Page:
Expats prepare to vote as Lebanon’s elections get underway
Lebanon–The first round of this month’s parliamentary elections will begin on Friday with Lebanese expats voting. Expats will vote in 59 countries, but just 10 will begin voting in the first phase on Friday. Saudi Arabia, Qatar, Kuwait, Syria, and Iraq are among the nations where expats have a Friday weekend.
In nations with a Sunday weekend, the second round of voting will take place on May 8. Candidates will compete in 15 districts throughout all governorates and districts to elect new members for 128 parliamentary seats in Lebanon’s elections on May 15. On May 21, the current parliament’s four-year tenure will come to an end. The candidate and media code of conduct takes effect 24 hours before the election.
The ruling parties have utilized every methods of invitation, intimidation, and sectarian divisiveness to maintain their continued presence in parliament, thwarting the opposition’s ceaseless attempts to turn the tables. Candidates from Christian-influenced regions dominate the list, with 269 registered in Mount Lebanon and 292 in the north.
With just 105 candidates, the south, which has a Shiite majority, has the lowest rate of candidacy, followed by Beirut with 174 and the Bekaa area with 203. “The chaotic opinion surveys that declare the triumph of one candidate and the failure of another, despite the commission’s warnings to those concerned,” said Nadim Abdelmalak, president of Lebanon’s supervisory commission for elections. Every opinion poll generated for the announcement must be submitted to the commission before the election.”
“Given that the election legislation mandates that such discourse be tempered, steering away from abasement, revilement, incitement to sectarian war, and occasionally terrorism, possibly used to cement sectarianism,” Abdelmalak denounced “the scale of hate speech and treason.”
According to the Lebanese Association for Democratic Elections, money was spent to buy loyalty in order to achieve victory, as well as help, promises, and electoral bribery. Violence, pressure methods, influence, public resources, racial and sectarian speech, libel and slander were all utilized by certain politicians seeking an election advantage, according to the group.
To prevent opponents of Shiite parties Hezbollah and the Amal Movement from announcing their candidacy, intimidation began in the Sarafand area of southern Lebanon. The same duo used intimidation tactics against other Shiite candidates in the northern Bekaa area, notably Sheikh Abbas Al-Jawhari. During an election meeting he held, gunshots and rockets were fired.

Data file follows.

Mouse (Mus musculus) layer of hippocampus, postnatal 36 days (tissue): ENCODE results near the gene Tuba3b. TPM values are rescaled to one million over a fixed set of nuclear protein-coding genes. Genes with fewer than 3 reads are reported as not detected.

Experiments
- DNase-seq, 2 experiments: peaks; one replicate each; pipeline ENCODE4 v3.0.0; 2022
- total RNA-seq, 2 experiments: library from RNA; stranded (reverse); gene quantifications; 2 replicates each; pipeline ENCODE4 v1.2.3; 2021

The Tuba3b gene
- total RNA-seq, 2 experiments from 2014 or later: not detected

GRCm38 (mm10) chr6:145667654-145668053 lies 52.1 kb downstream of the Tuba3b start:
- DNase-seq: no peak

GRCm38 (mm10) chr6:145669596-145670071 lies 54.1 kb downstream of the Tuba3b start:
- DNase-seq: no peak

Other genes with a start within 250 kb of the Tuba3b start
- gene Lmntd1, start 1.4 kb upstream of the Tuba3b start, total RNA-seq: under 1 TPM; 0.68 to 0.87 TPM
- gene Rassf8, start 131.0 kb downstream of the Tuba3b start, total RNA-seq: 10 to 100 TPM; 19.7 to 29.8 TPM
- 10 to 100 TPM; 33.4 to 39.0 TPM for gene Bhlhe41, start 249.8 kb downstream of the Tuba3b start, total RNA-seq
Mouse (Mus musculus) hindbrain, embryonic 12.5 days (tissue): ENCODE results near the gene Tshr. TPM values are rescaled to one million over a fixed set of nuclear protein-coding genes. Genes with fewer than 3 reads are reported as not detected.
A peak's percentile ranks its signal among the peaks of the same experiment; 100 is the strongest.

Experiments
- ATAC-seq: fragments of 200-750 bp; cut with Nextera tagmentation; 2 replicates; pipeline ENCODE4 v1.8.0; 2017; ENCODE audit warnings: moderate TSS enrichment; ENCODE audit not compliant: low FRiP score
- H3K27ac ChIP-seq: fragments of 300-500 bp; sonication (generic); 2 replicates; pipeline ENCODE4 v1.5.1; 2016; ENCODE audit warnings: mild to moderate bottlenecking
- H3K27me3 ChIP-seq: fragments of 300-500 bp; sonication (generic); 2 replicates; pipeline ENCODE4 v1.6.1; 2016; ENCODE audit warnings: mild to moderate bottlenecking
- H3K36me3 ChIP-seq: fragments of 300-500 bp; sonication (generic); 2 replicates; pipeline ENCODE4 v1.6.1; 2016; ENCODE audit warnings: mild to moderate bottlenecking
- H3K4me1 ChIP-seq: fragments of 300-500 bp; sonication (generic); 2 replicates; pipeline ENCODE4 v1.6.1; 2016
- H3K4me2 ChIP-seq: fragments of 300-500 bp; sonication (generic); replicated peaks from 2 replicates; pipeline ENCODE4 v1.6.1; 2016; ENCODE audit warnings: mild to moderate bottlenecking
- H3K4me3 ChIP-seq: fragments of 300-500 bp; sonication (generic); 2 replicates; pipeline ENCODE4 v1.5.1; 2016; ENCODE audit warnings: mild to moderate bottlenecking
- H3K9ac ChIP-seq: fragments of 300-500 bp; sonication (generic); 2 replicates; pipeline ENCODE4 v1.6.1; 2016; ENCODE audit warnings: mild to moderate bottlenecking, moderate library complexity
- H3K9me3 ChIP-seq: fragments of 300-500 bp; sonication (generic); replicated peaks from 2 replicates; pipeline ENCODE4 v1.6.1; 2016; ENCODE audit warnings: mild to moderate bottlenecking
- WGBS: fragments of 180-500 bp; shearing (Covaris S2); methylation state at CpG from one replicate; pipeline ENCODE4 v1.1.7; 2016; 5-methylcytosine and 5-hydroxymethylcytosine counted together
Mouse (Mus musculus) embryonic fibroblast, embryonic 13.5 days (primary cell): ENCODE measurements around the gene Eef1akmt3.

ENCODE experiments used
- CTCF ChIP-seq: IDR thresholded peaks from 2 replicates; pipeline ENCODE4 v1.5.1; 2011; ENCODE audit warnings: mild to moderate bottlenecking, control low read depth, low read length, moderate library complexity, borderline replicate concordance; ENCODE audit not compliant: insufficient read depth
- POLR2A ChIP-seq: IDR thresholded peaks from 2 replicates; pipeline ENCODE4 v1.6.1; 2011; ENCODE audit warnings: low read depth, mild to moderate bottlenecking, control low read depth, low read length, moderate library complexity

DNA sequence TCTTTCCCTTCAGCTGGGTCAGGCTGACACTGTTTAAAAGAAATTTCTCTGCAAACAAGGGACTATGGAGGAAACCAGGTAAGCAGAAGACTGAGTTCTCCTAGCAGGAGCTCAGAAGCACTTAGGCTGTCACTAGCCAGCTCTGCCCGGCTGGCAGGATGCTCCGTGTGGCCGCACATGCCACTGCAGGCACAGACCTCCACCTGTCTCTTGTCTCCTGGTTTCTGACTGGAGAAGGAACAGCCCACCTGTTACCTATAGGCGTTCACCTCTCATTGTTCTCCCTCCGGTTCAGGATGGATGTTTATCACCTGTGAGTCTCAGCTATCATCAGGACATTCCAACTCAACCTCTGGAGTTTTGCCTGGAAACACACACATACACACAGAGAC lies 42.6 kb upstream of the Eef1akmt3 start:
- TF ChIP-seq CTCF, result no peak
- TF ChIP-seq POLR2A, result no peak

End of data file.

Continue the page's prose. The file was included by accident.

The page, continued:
At a religious gathering in Baalbek, candidate Hassan Raad was thrashed. Previously, the Amal Movement and Hezbollah pushed some families to disown female candidates on competing lists. As a result, three Shiite candidates withdrew from the election: Ramez Amhaz, Hayman Mchayek, and Rifaat Al-Masri.
In Jbeil’s northern district, there was also intimidation. An unidentified drone was observed flying above candidate Faris Saeed’s area, which is opposed to Hezbollah and Iranian influence in Lebanese politics. A automobile was also seen driving about his residence in Qartaba, reportedly spying on him.
Hezbollah and the Supreme Islamic Shiite Council rejected Sheikh Nazir Jishi after he urged for the voting of Hezbollah candidates and criticized the Lebanese Forces Party, using insulting language towards women in largely Christian tourist regions.
In light of Gebran Bassil’s relationship with Hezbollah, the president of the Free Patriotic Movement’s travels to several regions have been received with widespread condemnation. Bassil’s convoy was halted and portraits and signs of the party were torched during his visit to the northern Lebanese province of Akkar, developing into a violent conflict.
Sunni voters are split into two groups. The first will abstain from voting, with the majority being staunch followers of Saad Hariri’s Future Movement, but the second believes there is a potential for change, noting that the Sunni community controls more than half of Lebanon’s electoral districts.
Hezbollah’s Hassan Nasrallah called the vote “the most crucial political war in Lebanon.” “It’s crucial for all Hezbollah MPs to win,” he said in March, “and we should strive toward winning the majority.”